Friday, 18 January 2013

Motor or dynamo?

Active. It's one of Moodscope's twenty cards, defined as 'engaging or being ready to engage in physically energetic pursuits'. (I think that's pursuits as in activities, rather than pursuits as in what cops do when they hope to arrest robbers.)

Interesting, isn't it, that the psychologists who devised the original 1980s PANAS mood test from which Moodscope was developed recognised that checking to see whether or not someone is inclined to undertake some kind of physical activity is a good marker of overall mood?

It seems to makes sense. I know I feel far from energetic when I'm going through choppy seas. I feel like doing, well, very little to be honest.

When I was young, my brother and I loved building things, and often had little electric motors lying around - the kind that came with kits to assemble your own model car or aeroplane. They'd be powered by a couple of 1.5 volt batteries and the direction of their rotation could be reversed by swapping over the batteries' positive and negative connections.

But it was with no small amount of awe that we discovered that if you replaced the batteries with a small light bulb, it could be momentarily illuminated by simply spinning the motor's rotor with your fingers. If you apply power to an electric motor it rotates, but when you do the opposite and rotate a motor, it generates power: this is of course precisely how a bicycle's dynamo works - powering your front and rear lights as you pedal down the street.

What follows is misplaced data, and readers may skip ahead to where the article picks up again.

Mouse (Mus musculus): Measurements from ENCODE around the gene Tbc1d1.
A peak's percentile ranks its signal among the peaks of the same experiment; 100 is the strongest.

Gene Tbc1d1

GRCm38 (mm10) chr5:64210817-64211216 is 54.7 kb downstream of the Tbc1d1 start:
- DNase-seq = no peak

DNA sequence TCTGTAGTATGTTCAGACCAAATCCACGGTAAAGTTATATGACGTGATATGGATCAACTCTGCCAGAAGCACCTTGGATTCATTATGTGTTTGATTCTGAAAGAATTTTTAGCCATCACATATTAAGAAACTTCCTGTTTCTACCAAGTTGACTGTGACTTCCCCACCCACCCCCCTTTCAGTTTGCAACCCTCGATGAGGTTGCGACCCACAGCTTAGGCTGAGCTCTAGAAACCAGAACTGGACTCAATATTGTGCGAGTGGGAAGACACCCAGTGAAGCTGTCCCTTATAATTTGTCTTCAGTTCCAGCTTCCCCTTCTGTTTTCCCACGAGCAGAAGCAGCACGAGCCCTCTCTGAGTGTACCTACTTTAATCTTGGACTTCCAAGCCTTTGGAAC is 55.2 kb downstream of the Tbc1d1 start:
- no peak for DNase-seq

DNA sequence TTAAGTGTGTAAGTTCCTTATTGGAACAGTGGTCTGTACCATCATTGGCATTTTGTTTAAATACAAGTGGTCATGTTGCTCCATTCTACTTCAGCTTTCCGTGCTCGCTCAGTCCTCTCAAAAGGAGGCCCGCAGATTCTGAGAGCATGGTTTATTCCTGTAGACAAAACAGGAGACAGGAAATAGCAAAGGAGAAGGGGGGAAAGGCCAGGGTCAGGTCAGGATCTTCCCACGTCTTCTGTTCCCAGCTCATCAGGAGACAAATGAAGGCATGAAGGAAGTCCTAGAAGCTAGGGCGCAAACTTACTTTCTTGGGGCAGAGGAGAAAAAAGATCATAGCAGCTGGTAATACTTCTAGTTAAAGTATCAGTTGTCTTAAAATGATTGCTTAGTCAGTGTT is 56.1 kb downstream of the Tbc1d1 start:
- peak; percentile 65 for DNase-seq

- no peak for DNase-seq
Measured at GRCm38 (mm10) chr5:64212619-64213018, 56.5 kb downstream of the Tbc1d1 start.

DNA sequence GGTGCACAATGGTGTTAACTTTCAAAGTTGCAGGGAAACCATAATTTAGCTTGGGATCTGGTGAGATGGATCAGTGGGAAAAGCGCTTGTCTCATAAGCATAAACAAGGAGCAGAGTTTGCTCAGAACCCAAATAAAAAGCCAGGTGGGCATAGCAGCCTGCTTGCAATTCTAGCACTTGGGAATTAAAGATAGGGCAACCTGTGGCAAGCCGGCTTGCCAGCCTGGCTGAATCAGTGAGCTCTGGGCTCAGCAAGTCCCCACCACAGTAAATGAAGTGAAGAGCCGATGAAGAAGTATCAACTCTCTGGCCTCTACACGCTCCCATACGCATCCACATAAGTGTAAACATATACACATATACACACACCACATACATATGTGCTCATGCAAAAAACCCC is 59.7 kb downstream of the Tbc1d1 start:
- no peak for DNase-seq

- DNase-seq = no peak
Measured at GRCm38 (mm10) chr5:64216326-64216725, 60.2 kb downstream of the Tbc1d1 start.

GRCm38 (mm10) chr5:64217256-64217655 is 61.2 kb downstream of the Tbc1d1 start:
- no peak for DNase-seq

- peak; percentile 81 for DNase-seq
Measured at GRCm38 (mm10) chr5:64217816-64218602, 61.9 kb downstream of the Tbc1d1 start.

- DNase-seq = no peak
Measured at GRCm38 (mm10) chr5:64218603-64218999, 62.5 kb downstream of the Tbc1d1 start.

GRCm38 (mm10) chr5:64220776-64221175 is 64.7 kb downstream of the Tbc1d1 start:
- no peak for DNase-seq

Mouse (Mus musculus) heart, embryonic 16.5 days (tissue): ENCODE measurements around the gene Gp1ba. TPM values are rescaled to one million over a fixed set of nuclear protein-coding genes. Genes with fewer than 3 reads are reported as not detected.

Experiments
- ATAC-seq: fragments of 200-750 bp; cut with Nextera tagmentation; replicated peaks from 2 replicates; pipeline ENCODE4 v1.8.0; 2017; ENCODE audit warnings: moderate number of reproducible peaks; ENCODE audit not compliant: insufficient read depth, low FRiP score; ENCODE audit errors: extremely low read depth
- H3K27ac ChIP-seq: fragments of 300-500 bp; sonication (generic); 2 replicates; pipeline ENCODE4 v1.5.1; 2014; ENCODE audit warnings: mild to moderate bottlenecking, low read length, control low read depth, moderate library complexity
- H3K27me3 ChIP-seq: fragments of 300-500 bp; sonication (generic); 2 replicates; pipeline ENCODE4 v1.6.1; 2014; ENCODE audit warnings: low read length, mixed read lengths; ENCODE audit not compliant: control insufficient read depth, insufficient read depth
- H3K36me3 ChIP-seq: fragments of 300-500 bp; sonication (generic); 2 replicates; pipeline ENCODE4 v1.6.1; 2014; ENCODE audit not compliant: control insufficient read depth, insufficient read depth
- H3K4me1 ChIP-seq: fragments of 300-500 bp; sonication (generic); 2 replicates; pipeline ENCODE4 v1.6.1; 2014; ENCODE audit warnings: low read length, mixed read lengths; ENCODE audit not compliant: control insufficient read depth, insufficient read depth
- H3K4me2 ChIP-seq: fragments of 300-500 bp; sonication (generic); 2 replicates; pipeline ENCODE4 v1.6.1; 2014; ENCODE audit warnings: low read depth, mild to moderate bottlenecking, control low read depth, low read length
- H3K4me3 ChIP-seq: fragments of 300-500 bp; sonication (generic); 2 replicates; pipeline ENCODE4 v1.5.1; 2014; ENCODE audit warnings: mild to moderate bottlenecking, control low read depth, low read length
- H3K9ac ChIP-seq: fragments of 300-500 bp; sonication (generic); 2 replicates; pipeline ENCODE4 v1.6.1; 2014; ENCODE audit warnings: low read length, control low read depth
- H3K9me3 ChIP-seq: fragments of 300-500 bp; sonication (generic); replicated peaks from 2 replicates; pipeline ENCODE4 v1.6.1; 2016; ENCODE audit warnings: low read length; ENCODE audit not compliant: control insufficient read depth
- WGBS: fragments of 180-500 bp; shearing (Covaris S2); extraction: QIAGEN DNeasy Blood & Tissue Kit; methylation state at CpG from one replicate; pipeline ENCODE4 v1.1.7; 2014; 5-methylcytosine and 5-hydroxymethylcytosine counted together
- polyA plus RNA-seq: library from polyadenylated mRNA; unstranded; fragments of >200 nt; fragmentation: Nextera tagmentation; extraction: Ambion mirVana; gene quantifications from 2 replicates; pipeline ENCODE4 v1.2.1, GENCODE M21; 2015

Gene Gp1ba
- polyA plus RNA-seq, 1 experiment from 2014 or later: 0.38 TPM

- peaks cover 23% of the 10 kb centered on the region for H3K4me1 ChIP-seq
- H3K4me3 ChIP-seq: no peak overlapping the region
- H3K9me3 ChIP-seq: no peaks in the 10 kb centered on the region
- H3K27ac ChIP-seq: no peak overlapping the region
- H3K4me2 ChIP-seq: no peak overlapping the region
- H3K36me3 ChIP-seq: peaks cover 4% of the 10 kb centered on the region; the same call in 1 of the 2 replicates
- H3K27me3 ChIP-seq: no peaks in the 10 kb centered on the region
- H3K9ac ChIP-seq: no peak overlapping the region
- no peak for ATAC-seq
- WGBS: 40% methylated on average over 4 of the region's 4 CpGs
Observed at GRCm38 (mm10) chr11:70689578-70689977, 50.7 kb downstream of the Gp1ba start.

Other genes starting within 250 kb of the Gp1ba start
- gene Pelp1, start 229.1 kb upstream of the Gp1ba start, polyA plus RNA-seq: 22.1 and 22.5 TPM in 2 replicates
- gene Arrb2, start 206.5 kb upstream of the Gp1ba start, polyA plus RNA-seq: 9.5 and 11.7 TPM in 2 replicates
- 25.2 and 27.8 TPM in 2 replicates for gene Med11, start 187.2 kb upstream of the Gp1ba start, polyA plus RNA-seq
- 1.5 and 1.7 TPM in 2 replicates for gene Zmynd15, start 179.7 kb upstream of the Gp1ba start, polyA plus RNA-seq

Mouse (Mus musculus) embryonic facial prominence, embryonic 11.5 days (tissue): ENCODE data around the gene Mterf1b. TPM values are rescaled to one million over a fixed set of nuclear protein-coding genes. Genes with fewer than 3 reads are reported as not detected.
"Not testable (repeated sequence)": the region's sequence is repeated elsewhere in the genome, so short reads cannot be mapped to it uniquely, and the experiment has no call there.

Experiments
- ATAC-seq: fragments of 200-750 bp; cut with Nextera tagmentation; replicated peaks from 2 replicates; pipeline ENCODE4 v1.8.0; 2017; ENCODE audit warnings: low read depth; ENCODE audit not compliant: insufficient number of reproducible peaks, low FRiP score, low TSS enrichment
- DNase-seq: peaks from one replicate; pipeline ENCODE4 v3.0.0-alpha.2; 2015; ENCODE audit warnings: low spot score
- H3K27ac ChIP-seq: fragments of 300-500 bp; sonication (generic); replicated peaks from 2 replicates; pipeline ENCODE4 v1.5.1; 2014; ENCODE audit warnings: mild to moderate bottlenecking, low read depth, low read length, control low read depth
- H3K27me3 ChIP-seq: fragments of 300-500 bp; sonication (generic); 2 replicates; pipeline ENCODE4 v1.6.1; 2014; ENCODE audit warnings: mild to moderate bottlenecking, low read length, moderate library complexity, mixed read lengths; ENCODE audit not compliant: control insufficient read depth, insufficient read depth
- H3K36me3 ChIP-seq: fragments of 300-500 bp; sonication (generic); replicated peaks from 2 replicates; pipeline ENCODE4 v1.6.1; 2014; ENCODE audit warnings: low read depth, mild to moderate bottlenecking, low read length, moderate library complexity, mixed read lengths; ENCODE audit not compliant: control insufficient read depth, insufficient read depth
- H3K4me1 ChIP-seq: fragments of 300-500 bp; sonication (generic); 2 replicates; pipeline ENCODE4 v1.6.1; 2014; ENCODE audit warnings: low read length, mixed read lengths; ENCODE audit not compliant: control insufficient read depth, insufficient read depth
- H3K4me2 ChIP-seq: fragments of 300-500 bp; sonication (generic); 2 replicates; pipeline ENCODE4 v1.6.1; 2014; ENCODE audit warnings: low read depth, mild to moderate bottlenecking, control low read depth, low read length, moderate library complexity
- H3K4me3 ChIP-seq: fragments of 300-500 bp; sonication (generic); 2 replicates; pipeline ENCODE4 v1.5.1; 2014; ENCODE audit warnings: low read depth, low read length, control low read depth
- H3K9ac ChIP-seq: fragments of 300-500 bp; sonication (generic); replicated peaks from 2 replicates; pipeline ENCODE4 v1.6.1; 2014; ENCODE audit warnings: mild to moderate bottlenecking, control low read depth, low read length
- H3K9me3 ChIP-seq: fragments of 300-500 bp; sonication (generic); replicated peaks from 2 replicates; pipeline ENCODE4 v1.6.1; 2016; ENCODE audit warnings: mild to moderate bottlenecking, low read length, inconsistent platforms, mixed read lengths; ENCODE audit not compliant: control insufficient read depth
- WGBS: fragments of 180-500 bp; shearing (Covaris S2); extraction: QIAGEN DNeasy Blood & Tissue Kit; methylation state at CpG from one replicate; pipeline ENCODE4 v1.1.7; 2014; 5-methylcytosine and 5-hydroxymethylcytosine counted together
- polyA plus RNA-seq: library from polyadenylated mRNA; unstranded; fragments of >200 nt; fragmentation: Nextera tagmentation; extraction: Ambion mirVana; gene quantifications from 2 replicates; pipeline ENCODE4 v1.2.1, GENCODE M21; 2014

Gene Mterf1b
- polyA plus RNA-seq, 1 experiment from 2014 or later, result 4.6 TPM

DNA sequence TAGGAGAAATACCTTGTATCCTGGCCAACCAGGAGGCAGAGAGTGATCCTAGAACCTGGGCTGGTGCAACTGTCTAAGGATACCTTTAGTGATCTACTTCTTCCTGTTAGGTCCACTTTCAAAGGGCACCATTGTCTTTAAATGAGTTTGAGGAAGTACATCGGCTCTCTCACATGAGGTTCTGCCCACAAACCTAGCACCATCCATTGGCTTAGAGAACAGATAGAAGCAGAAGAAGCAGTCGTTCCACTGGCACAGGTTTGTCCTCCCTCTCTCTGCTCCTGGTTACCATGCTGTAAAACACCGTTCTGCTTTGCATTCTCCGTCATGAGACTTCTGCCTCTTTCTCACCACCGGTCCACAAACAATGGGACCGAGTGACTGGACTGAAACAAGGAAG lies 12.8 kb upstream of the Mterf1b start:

It's a neat phenomenon which, I suggest, is also similar to what goes on in your mind when you rate how active you're feeling. When your mood is better, you feel active. But it's also true that getting active is a pretty sure-fire way of lifting your mood in the first place.

The sign that you're not feeling very active ought to be akin to a red warning light on your dashboard. And for many, it's an easyish one to fix through doing nothing more complicated than getting your body working a little more than it might usually.

We're not talking marathon running here, simply suggesting that it's good to walk, and fine to undertake an energetic bout of housework, garden leaf-picking or car washing.

Take care of your body. Unless you've been keeping something from me, it's the only one you've got.